I got home late last night from a family funeral, emotionally drained and in that strange hungry/not hungry frame of mind that comes with standing around all day drinking cups of tea from an urn and eating club sandwiches.
The Boy Wonder had transformed himself into super housedad in my absence and when we got home from the airport this was bubbling quietly on the stove. It’s enormously comforting – he used to make it a lot about five years ago – and just the thing for a cold autumn night.
Lemony Lamb Stew
This began life as a Ray McVinnie recipe, torn out of the newspaper back in about 2003. It’s now ours by adoption.
500-700g boned lamb shoulder, cut into 2cm chunks
3Tbsp olive oil
3 cloves garlic, finely chopped
1 onion, finely chopped
1 carrot, diced
1 stick celery, diced
5 floury potatoes, peeled and cut into 2cm chunks
1Tbsp flour (use rice flour or cornflour to make gluten-free)
2 cups beef stock
1 cup water (or 1/2 water, 1/2 white wine)
1 cup frozen peas
zest and juice of a lemon
Heat the oil in a large, heavy pot and saute the garlic, onion, carrot and celery for five minutes over medium heat. Add the lamb and saute again until it colours all over, then stir in the flour. Let cook for a minute or two, then add the potatoes, stock and water. Bring to the boil, then let simmer gently for 45 minutes until the lamb is tender and the sauce has thickened. Stir in the peas and cook for another 3-4 minutes, then squeeze over the lemon juice and stir. Sprinkle with lemon zest and parsley before serving with chunks of baguette. Serves four.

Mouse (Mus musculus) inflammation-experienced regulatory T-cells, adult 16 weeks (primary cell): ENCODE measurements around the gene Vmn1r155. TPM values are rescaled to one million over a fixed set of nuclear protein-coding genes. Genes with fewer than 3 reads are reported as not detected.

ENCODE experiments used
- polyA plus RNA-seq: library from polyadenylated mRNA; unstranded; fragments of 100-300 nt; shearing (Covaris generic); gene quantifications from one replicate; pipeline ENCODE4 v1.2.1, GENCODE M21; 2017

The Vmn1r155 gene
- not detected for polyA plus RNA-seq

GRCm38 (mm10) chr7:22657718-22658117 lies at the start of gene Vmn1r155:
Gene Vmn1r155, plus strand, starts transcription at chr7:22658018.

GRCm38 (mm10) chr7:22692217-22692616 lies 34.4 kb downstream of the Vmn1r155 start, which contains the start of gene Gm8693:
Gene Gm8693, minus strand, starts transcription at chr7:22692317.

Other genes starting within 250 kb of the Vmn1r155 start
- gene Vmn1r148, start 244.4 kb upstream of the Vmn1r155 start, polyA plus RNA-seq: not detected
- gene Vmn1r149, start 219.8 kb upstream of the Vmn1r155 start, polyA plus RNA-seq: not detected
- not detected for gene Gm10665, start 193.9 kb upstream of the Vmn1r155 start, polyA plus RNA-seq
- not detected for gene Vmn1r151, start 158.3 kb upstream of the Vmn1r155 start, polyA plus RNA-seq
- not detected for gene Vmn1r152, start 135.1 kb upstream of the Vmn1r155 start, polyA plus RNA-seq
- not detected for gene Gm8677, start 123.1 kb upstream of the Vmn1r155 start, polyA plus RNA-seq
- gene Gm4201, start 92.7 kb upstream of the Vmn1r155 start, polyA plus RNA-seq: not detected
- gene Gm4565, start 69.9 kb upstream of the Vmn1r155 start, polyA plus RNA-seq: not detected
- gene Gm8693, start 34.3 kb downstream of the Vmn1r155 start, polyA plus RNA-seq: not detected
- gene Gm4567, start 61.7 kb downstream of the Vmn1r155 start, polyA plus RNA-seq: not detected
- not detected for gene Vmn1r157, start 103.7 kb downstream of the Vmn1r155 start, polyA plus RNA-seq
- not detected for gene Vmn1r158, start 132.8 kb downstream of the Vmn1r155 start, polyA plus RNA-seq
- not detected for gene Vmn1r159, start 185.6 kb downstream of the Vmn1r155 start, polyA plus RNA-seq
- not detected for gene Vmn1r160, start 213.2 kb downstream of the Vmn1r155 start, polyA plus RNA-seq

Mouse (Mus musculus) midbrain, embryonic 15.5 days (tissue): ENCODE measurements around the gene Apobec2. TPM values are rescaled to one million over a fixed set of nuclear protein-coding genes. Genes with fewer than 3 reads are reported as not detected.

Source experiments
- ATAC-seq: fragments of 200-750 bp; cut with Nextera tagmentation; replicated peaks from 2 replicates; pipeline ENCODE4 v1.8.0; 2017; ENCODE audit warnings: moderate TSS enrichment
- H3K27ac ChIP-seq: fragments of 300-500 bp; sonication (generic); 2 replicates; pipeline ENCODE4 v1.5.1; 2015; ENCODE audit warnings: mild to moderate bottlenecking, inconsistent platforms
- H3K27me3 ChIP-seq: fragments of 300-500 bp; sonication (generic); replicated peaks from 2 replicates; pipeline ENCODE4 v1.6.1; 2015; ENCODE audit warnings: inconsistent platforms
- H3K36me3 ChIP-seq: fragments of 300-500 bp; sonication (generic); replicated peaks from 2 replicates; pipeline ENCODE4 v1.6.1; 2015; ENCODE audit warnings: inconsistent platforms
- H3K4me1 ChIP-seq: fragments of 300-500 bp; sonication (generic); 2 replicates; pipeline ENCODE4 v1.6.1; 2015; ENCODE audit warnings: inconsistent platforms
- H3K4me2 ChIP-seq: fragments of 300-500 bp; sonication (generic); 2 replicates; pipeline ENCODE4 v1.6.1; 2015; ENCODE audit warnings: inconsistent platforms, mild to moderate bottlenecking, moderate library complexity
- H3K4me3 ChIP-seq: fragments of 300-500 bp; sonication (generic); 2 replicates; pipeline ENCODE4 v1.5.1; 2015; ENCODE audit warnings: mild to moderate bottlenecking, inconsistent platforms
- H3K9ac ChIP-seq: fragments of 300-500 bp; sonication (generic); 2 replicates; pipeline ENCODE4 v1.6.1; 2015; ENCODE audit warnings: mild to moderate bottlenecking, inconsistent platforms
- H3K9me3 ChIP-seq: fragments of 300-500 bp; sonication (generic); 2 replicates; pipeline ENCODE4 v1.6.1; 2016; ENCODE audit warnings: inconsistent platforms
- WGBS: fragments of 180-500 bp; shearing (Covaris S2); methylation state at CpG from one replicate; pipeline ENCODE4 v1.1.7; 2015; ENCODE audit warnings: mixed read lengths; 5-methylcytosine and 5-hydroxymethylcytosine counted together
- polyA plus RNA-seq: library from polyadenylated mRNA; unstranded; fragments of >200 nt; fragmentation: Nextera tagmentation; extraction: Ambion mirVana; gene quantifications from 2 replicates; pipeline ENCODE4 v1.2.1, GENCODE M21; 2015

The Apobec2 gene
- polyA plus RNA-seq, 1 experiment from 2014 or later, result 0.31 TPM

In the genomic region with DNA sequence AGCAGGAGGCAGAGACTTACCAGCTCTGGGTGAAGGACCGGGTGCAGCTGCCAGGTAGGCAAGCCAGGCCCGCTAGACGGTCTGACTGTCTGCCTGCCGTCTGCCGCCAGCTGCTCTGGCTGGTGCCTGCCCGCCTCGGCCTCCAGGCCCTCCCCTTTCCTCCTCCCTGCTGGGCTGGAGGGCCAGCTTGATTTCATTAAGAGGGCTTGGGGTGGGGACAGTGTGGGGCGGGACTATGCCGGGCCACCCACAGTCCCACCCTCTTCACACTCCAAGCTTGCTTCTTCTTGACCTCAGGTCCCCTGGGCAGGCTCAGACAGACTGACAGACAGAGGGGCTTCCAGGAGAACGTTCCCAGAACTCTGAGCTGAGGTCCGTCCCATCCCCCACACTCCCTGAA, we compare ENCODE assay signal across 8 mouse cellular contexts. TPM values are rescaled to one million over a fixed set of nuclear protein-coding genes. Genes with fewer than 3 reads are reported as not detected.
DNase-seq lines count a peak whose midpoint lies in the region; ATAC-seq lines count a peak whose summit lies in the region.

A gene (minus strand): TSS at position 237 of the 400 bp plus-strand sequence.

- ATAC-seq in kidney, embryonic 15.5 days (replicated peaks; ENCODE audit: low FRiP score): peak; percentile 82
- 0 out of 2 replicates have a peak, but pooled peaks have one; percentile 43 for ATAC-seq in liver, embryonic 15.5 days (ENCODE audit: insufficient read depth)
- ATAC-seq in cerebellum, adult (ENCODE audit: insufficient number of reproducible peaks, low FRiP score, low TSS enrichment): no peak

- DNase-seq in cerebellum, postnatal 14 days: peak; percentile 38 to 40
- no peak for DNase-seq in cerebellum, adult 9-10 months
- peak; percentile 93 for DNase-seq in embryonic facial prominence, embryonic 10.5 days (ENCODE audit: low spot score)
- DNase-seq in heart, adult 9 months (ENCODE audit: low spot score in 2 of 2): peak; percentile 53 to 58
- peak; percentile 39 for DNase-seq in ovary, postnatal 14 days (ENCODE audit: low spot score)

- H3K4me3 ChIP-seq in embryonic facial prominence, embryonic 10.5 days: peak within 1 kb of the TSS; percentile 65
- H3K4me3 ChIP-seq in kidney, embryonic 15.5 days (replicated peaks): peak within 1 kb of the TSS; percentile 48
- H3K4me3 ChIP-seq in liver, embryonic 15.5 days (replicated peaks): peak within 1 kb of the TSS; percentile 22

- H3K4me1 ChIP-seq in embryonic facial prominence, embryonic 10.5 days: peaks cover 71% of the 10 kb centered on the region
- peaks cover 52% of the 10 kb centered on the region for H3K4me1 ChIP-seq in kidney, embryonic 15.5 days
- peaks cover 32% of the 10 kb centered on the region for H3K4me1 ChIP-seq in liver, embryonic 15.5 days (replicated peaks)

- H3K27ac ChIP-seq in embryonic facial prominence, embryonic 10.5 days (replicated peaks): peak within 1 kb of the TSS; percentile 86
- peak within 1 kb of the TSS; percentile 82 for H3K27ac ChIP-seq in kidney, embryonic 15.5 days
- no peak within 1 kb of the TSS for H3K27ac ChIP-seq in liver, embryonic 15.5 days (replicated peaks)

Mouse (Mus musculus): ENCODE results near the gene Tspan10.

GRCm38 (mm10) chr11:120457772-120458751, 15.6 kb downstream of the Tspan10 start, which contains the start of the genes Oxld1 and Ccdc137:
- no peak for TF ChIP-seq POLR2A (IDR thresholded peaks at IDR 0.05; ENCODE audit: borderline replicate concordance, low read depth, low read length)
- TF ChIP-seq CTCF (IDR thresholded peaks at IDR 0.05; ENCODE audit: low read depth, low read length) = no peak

Now, I know you’re going to think I’ve lost the plot when I tell you that you should whip up a batch of flatbreads to mop up your next curry or wrap around that collocation of cold meats and salad bits lurking in your fridge. But really, you should. If I can do it while the Small Girl is doing her python impersonation (ie, entwining herself around my legs in an effort to be picked up because it’s getting close to dinner time and what the hell, she just feels like it) and the Boy Wonder is getting a slew of work phone calls culminating in him putting on his superhero cape and fleeing the house, then you can do it too.